Grazed on Greatness

The Australian cricket team gets kitted out in garments woven with the heritage of the game

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If clothes maketh the man, then M.J. Bale is ensuring Australia's cricket team is dressed for success, drawing on the sport's glorious past to create clothes for today.

 

Heritage accounts for a lot in the worlds of sport and fashion. So when Sydney's M.J. Bale was appointed the official tailor for the Australian cricket team, the label hit upon a clever way to bring the two together: by looming legacy into every garment.

A short film, Grazed on Greatness, documents M.J. Bale's bold initiative. The mini-documentary features appearances by veterans Michael Slater and Dougie Walters and the campaign, co-founded by The Woolmark Company, was recognised with five awards at the 59th Cannes Lions.

The tale begins on the hallowed turf of the Sydney Cricket Ground (SCG), touched by the soles of every major name to have played a role in the sport's proud history, from Bradman to Border. It's where the former broke batting records at the 1930 Sheffield Shield - Sir Donald was just 21 at the time - and where the latter made his post grade cricket debut. Playing for New South Wales (NSW) in 1977, Allan claimed victory against Queensland.

In 2012, Tom Parker, SCG groundsman since 1997, removed a plug of the famous turf and sent it to Armidale in the northern tablelands of NSW. Once there, Superfine Merino woolgrower Bill Mitchell propagated the grass on his property.

"There's really no limit as to how much grass you can grow out of that piece of turf if you look after it correctly and put the time in to it," Parker explains in the film.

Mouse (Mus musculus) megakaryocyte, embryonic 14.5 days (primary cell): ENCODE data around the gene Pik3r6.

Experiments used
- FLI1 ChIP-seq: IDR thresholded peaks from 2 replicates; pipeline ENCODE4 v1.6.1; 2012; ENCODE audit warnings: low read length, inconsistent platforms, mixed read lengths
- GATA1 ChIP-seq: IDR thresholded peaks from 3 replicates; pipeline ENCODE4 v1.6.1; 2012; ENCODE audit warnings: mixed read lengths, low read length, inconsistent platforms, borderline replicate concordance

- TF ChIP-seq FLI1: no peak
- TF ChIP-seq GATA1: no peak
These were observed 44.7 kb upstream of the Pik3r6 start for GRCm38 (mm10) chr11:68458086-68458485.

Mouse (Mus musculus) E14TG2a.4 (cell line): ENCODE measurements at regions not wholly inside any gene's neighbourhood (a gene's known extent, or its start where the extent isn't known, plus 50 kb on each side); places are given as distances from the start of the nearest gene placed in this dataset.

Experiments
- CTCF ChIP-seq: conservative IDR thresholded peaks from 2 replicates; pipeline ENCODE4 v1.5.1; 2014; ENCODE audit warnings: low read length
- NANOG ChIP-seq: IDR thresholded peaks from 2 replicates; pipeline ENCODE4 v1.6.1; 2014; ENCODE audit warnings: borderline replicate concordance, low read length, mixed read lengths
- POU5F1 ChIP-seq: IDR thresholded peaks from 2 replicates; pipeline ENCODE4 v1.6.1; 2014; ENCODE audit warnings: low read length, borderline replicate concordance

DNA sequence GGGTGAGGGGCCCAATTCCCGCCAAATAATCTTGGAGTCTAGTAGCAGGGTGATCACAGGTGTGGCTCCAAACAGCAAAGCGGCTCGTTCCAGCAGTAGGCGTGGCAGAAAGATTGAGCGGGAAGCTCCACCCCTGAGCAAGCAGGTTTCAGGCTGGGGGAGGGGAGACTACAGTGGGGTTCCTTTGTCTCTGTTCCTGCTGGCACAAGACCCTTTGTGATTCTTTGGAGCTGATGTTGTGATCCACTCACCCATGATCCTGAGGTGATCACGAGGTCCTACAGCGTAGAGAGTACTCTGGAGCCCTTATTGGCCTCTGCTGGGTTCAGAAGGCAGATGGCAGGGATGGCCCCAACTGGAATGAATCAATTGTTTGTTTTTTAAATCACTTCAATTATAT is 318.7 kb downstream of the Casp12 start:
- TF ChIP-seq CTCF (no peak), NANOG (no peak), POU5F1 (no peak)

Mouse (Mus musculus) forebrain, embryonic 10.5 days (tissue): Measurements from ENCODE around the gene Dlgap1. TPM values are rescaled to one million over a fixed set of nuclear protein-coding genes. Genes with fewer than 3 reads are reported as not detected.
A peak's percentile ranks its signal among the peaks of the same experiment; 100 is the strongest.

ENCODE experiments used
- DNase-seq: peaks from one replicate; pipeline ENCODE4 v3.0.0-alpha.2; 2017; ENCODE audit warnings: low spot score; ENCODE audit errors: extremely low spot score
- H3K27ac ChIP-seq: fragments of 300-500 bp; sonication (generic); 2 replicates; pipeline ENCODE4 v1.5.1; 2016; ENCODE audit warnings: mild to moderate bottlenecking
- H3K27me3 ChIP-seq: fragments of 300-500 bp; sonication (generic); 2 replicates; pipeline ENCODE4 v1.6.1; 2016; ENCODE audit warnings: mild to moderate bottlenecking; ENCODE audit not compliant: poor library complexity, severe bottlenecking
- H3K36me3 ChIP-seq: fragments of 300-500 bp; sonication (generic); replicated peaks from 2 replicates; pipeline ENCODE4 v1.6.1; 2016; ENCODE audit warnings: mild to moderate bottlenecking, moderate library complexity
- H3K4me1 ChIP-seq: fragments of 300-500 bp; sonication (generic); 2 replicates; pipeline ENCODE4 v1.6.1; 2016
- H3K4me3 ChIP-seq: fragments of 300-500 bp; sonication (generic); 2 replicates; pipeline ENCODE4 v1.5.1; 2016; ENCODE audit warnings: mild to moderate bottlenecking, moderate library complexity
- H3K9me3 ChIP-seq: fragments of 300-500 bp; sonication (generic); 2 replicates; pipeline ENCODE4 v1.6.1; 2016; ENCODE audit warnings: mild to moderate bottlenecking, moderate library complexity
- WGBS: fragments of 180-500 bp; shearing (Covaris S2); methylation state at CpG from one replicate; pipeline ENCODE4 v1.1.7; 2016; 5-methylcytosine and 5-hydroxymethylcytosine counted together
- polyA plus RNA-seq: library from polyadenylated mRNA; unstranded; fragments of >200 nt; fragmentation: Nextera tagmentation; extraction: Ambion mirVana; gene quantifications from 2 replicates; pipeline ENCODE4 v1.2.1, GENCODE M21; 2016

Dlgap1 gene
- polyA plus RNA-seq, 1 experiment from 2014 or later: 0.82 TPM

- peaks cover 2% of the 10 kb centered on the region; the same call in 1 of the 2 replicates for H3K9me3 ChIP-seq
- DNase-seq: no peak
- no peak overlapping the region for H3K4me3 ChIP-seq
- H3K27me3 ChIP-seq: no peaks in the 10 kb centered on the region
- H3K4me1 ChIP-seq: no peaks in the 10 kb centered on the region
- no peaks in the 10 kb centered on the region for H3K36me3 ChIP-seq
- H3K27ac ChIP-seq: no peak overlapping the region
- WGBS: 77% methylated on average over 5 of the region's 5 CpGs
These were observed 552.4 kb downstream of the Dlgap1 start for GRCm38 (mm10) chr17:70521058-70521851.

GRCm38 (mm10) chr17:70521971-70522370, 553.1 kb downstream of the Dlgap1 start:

Under Parker's instructions, Mitchell replanted the plug, over time extending it across the paddock until it was ready to be turned over to his flock for grazing.

"We all know that good grass grows good wool," Mitchell says, "but we didn’t think grass from the SCG would be that much better."

It was. And Mitchell reaped enough fleece to outfit the entire Australian Cricket Team. As with all M.J. Bale garments, the raw fibres were then sent to the textile mills of Northern Italy before heading to Japan for construction.

Test player Shane Watson, taking ownership of the first custom made, pure wool suit to be threaded with victory, says, "It's a very special feeling because you know where the wool has come from."

M.J. Bale is a big proponent of Australian Merino - founder and CEO, Matt Jensen, has a particular affinity for wool, having grown up on a sheep farm in Yass, NSW.

"My dad worked very, very hard to do what he did as a farmer so you get that great respect for the fibre," Jensen says. "You realise that the effort that goes into just getting it to that point."

For these limited edition suits, that little extra effort has infused every yarn with a sense of history.

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